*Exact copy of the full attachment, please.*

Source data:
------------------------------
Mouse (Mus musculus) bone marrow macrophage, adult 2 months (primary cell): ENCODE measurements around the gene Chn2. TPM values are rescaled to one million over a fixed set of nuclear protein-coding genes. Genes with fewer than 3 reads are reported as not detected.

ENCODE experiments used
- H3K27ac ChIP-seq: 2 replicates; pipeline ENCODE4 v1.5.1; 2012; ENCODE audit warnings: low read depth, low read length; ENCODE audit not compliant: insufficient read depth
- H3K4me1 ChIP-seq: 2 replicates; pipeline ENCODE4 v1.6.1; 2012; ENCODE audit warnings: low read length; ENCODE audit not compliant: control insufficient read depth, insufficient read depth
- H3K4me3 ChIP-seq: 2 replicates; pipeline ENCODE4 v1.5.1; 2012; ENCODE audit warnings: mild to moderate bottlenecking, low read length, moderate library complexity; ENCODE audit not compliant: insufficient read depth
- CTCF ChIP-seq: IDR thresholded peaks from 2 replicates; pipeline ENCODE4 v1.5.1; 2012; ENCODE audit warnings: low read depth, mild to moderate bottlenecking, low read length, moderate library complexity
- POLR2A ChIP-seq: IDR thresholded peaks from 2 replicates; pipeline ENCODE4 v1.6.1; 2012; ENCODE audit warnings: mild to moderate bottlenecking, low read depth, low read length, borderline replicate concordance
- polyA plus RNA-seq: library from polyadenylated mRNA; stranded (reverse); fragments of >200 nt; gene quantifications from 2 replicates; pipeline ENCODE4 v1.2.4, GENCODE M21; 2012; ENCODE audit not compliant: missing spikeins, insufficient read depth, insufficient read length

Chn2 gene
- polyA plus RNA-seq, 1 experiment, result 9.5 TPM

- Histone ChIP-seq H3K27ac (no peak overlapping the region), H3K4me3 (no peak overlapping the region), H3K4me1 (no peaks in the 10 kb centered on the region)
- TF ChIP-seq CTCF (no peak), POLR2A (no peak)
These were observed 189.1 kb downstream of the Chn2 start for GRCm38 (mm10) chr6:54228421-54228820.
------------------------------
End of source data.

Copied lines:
Mouse (Mus musculus) bone marrow macrophage, adult 2 months (primary cell): ENCODE measurements around the gene Chn2. TPM values are rescaled to one million over a fixed set of nuclear protein-coding genes. Genes with fewer than 3 reads are reported as not detected.

ENCODE experiments used
- H3K27ac ChIP-seq: 2 replicates; pipeline ENCODE4 v1.5.1; 2012; ENCODE audit warnings: low read depth, low read length; ENCODE audit not compliant: insufficient read depth
- H3K4me1 ChIP-seq: 2 replicates; pipeline ENCODE4 v1.6.1; 2012; ENCODE audit warnings: low read length; ENCODE audit not compliant: control insufficient read depth, insufficient read depth
- H3K4me3 ChIP-seq: 2 replicates; pipeline ENCODE4 v1.5.1; 2012; ENCODE audit warnings: mild to moderate bottlenecking, low read length, moderate library complexity; ENCODE audit not compliant: insufficient read depth
- CTCF ChIP-seq: IDR thresholded peaks from 2 replicates; pipeline ENCODE4 v1.5.1; 2012; ENCODE audit warnings: low read depth, mild to moderate bottlenecking, low read length, moderate library complexity
- POLR2A ChIP-seq: IDR thresholded peaks from 2 replicates; pipeline ENCODE4 v1.6.1; 2012; ENCODE audit warnings: mild to moderate bottlenecking, low read depth, low read length, borderline replicate concordance
- polyA plus RNA-seq: library from polyadenylated mRNA; stranded (reverse); fragments of >200 nt; gene quantifications from 2 replicates; pipeline ENCODE4 v1.2.4, GENCODE M21; 2012; ENCODE audit not compliant: missing spikeins, insufficient read depth, insufficient read length

Chn2 gene
- polyA plus RNA-seq, 1 experiment, result 9.5 TPM

- Histone ChIP-seq H3K27ac (no peak overlapping the region), H3K4me3 (no peak overlapping the region), H3K4me1 (no peaks in the 10 kb centered on the region)
- TF ChIP-seq CTCF (no peak), POLR2A (no peak)
These were observed 189.1 kb downstream of the Chn2 start for GRCm38 (mm10) chr6:54228421-54228820.